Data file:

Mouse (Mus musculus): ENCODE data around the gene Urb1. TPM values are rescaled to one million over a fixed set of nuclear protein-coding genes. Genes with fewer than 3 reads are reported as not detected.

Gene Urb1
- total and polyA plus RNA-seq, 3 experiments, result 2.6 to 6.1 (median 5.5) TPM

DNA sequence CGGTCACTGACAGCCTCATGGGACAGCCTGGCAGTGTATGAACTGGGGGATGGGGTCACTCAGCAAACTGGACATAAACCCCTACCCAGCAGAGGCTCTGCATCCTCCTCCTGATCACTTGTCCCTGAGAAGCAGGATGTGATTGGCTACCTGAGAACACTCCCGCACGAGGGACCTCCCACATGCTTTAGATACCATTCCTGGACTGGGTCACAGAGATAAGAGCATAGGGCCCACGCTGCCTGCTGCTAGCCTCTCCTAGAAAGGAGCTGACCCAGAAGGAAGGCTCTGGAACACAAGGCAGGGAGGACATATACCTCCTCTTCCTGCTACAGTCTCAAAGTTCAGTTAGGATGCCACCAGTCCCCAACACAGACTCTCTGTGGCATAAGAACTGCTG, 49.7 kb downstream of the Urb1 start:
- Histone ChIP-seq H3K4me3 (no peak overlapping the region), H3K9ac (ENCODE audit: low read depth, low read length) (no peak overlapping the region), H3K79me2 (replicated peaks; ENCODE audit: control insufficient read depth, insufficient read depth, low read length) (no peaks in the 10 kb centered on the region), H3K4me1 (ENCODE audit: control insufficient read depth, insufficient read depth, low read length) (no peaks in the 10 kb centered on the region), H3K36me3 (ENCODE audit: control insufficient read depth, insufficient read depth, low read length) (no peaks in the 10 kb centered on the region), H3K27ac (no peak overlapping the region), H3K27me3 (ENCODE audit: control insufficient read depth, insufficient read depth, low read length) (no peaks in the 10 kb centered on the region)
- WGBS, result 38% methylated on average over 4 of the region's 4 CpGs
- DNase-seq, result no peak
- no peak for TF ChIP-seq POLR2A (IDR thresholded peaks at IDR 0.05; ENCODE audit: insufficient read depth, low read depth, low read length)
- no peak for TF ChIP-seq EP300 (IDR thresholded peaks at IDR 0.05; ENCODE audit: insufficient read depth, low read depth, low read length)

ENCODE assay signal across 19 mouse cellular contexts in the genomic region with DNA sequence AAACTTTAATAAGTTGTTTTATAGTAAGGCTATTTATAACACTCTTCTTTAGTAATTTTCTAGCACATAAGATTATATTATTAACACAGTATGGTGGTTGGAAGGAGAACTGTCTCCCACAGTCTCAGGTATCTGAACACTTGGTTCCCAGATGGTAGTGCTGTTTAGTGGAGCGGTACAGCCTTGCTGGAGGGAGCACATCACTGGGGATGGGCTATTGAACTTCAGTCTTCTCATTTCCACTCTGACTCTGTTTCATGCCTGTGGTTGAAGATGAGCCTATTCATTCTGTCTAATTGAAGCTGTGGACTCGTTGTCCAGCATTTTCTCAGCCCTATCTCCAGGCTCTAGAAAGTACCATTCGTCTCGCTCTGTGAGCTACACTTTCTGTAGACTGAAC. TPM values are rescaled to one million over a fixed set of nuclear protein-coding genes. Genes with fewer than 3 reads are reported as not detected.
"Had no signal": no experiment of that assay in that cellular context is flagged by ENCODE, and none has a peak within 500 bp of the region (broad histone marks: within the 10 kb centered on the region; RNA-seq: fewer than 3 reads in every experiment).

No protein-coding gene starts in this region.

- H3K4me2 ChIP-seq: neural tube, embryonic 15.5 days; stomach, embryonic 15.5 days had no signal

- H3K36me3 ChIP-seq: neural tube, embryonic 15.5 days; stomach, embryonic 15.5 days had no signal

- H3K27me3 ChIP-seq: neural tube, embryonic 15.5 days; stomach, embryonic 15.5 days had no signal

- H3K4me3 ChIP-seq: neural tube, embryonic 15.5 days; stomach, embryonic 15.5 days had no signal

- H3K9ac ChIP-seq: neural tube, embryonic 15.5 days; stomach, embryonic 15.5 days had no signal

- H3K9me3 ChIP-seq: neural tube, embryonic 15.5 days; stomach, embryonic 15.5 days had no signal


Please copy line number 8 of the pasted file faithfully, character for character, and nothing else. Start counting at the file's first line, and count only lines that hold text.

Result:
- no peak for TF ChIP-seq POLR2A (IDR thresholded peaks at IDR 0.05; ENCODE audit: insufficient read depth, low read depth, low read length)